With Verstappen retaining his lead at the start, Mercedes’ best chance of beating Verstappen was on strategy, and the team believed favouring two undercut attempts on a two-stopper would do the trick. 

But a combination of a slow pit stop, questionable timing and Red Bull’s hard tyre gamble meant Mercedes’ strategy ultimately failed, with Toto Wolff admitting afterwards the team got it wrong.

Mercedes hoped putting Valtteri Bottas on an alternative strategy would help bring Hamilton into play against Verstappen, but a long first stint meant he had no tyres left to properly defend before he faded as the race went on.

While Verstappen’s Red Bull did hold a pace advantage, you can’t help but feel Mercedes missed an opportunity here.

Sergio Perez

Although Sergio Perez was able to mount a strong recovery drive into the points thanks to some bold overtaking, an eighth-place finish on a day Red Bull dominated is not a good result.

Perez’s weekend was effectively ruined by his shock Q1 elimination as he once again struggled to get anywhere near Verstappen’s level of performance and left his teammate to fend for himself against Mercedes’ two-pronged strategic attack.

Given the pace advantage Red Bull had over Mercedes in the race, a podium should have been on the cards for Perez.


McLaren didn’t have high hopes coming into the weekend but the end result will fill the team with huge disappointment.

While Lando Norris recovered from a poor qualifying to salvage the final point on offer in 10th, that was the best it would get for McLaren as Daniel Ricciardo slipped out of the top 10.

As a result, the British squad has now fallen further behind Ferrari in the race to claim third place in the world championship.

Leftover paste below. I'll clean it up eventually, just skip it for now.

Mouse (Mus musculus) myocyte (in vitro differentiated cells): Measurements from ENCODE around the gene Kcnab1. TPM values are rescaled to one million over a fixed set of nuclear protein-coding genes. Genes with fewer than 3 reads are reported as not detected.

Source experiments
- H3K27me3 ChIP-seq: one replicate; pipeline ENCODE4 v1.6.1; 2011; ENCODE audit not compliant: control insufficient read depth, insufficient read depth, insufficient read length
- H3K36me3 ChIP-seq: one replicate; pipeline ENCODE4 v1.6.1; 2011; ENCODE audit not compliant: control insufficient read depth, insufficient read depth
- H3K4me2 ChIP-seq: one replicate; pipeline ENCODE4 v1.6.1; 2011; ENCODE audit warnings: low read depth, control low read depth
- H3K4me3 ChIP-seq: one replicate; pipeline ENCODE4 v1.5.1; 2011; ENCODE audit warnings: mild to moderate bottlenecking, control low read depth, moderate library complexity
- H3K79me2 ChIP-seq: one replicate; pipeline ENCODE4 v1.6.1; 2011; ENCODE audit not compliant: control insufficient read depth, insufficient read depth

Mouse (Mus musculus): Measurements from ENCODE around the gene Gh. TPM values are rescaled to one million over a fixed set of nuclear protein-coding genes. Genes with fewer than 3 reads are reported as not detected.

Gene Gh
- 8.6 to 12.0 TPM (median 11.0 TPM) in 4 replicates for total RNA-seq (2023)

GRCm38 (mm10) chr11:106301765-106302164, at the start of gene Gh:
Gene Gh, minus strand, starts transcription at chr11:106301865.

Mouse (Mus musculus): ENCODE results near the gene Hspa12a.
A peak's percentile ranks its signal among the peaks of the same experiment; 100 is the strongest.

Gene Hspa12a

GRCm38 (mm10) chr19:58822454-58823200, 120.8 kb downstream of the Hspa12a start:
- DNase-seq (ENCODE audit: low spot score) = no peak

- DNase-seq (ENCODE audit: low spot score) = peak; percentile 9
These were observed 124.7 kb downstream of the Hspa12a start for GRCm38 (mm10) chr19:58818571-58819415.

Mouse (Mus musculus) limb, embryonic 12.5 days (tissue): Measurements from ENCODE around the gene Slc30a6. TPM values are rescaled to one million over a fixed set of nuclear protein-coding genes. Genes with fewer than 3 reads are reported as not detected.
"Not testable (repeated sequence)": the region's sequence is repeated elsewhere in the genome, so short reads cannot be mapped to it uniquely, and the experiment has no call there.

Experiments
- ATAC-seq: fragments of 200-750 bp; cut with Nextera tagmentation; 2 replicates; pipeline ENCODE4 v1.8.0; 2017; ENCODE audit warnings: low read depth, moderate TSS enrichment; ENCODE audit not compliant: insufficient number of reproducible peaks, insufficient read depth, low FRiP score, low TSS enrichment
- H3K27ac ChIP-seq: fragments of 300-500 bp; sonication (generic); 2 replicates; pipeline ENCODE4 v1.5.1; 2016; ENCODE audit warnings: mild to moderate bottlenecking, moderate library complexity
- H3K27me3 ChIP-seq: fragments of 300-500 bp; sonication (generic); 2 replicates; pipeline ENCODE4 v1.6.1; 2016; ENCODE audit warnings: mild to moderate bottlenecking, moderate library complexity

Antonio Giovinazzi

You’ve got to feel for Antonio Giovinazzi, who left Zandvoort without any reward for his impressive efforts and outstanding lap to claim his best-ever qualifying performance and P7 on the grid.

Giovinazzi was mugged by the Alpine pair and Carlos Sainz on a hectic first lap as he dropped to 10th, but the Italian still looked well-placed and in contention for a point or two.

That was before his hopes of scoring points for just the second time this year were dashed by an unexplained right-rear puncture that prompted an earlier-than-planned second stop at half-distance.

Aston Martin

Aston Martin showed some promising pace in practice and felt confident about its chances for the race, but its weekend was woeful. 

The Silverstone-based outfit ultimately paid the price for a poor qualifying showing as it failed to get either of its cars into the top 10, with Sebastian Vettel knocked out in Q1.

Vettel’s recovery effort was ruined by a clumsy spin at Turn 3, while Lance Stroll could not find a way past the McLarens as he headed the four-time world champion home in 12th.

Aston Martin continues to fall away in the battle over fifth in the championship and is now nearly 20 points adrift of AlphaTauri.

The team is in danger of being left behind in seventh if things don’t improve soon. Anything better currently looks a tall order.